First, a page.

Tag Archives: adele

Joan Rivers Gets Schooled re. Why She Should SHUT UP about Adele.

ALERT ALERT ALERT: NSFW, Plus likely loss of sanity points ahead

The following video contains Joan Rivers acting like a complete idiot and saying mean fat hating things about Adele followed by a response from Adam Hills that is brilliant but full of a LOT of profanity.

Okay, what have we learned boys and girls.

1.  Joan Rivers is a mean spirited, nasty person who uses what she terms as “comedy” to spread hatred.

2.  She does this on purpose in order to stir the controversy pot and get attention.

3.  Some people (like Adam Hills) are starting to get more than a little sick of these tactics.

4.  These people are starting to speak out.

5.  People who live in surgically altered glass houses, probably shouldn’t toss rocks.

I’m not really sure what the take away message should be here.  Obviously this kind of “comedy” is not new to Joan Rivers.  She’s made a long, long, long career out of being mean spirited and nasty in this particular way.  And she’s used to getting a lot of attention for it.  But maybe she’s getting a slightly different kind of attention now than she’s used to.

Should we take heart from the fact that her appearance on Letterman was punctuated by  audible boos?  I mean this is not an audience known for loving kindness, but clearly even some in this jaded audience felt Rivers had gone too far.  Should we take heart from Adam’s gleefully unrestrained and curse-word-laden tirade?  Or should we wonder if he’s not being kind of mean spirited too?  Is he justified?  Is it ever justified?

Should I use my blog to shine a light on haters, even if the light shows them getting a seemingly deserved smackdown?  Because the fact remains that this blog is not only adding a few more hits to the pile for Adam Hills, but also doing so for Joan Rivers.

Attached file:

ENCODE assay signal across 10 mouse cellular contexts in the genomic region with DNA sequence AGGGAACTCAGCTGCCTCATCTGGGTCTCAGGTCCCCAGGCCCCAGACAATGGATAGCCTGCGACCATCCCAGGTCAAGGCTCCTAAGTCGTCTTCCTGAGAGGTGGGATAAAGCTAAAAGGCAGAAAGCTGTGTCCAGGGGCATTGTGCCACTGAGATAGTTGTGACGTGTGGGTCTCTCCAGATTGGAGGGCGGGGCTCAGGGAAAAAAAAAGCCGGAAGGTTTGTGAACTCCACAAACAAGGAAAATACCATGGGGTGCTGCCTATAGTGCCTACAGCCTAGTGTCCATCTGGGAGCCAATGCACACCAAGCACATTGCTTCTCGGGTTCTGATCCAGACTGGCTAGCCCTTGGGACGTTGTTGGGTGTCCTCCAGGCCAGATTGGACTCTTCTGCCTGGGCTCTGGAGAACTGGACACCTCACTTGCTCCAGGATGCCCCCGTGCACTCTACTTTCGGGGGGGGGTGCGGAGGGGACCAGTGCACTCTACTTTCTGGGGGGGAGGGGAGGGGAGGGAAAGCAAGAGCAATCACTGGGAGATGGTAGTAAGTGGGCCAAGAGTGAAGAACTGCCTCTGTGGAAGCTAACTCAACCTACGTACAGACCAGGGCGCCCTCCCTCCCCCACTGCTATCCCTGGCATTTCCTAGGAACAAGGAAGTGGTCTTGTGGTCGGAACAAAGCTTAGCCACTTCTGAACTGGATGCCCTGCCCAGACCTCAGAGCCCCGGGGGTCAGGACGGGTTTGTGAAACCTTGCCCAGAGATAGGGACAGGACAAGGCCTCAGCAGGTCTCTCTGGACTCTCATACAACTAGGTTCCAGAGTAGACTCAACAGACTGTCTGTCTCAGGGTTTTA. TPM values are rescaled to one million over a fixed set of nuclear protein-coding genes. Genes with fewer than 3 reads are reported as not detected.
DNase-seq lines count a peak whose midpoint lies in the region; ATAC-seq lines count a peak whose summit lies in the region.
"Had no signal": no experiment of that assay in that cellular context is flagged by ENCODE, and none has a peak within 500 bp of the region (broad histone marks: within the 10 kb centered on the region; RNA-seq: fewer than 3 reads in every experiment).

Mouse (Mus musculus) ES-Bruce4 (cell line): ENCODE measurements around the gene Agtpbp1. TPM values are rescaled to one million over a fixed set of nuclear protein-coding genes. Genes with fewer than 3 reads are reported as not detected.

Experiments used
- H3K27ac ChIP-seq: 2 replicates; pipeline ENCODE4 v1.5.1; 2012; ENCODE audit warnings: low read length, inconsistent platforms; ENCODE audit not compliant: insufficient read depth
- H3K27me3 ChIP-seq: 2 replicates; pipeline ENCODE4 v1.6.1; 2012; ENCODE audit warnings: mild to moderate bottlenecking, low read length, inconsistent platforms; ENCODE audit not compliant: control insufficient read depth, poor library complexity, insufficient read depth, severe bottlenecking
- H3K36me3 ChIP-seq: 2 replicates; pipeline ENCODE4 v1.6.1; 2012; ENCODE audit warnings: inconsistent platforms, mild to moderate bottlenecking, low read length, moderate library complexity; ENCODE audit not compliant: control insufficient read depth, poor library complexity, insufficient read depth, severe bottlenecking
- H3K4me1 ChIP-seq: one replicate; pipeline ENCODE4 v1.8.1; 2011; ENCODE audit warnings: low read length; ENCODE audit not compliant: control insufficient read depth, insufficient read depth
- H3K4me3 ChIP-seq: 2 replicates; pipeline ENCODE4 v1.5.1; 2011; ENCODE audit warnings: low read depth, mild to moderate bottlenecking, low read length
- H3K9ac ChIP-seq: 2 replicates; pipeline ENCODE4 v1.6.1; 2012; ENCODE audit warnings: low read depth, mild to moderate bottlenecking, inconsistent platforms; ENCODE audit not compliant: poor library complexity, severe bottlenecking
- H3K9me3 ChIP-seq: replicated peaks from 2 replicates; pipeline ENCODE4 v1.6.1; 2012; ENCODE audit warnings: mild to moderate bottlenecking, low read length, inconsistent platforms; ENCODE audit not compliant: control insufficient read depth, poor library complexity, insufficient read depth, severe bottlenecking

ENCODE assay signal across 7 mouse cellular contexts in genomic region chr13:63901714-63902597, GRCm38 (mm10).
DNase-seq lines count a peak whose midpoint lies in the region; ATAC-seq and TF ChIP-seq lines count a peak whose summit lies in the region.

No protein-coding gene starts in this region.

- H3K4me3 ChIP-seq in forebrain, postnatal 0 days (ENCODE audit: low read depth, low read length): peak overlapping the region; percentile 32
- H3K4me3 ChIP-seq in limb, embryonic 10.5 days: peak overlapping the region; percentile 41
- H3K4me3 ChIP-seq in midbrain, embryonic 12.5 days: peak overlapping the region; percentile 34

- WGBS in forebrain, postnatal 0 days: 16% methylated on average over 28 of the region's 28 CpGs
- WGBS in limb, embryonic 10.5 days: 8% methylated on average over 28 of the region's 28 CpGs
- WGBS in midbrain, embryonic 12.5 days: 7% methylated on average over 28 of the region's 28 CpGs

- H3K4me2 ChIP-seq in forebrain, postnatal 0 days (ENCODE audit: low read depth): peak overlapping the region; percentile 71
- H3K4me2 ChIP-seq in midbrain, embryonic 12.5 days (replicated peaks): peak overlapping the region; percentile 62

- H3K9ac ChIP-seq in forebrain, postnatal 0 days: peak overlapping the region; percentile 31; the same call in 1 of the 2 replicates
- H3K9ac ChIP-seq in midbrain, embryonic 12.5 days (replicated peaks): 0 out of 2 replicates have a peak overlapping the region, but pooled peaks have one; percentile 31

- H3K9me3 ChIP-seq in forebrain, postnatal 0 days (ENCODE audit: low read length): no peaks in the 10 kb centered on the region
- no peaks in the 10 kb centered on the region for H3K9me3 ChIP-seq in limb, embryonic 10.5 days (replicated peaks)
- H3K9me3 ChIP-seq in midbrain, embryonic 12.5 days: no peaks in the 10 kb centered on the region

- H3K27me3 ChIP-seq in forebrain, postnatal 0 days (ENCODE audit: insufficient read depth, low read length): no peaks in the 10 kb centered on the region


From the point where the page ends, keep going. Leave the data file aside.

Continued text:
Controversy breeds attention. There’s an old adage that says, “All publicity is good publicity as long as they spell your name right.” (Although my version of this saying goes, “All publicity is probably good publicity as long as it links back to your facebook page and YouTube channel.”)  Clearly there’s some truth to this saying  This video referenced above has already racked up over 1 million hits.

So I am sincerely asking you, should we give this kind of behavior any attention at all?  Even if the attention is to shake a finger and say, “Shame on You!”?  Or should I just post more cute videos of yawning baby hedgehogs? I would LOVE to hear your feedback.  So fill up the comments or drop me a line letting me know what you think.

Because, even though I’m QUITE sure that there is no such thing as too many cute videos of yawning baby hedgehogs, I’m a little less sure of the alternatives.

Love,

The Fat Chick

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Roll Models

love_handlesIt’s hard to say whether kids today have an easier time or a harder time with the whole size acceptance thing.  On the one hand, kids have access to a much more diverse community now.  When many of us who are currently adults were children, our community was pretty small.  We were influenced by television and magazines and movies of course.  But most of our role models and experience came from a much smaller group comprised of our friends, the kids at school, our church or community group, the folks in the neighborhood and our families.  Via social media, kids nowadays have access to a much wider group of people.  There are social groups focused on size acceptance on the internet.  And some of their heroes like Adele and Lady Gaga have spoken out directly about the notion that kids can love their bodies just as they are.  Thus many kids are exposed at a much earlier age to the concept of size acceptance.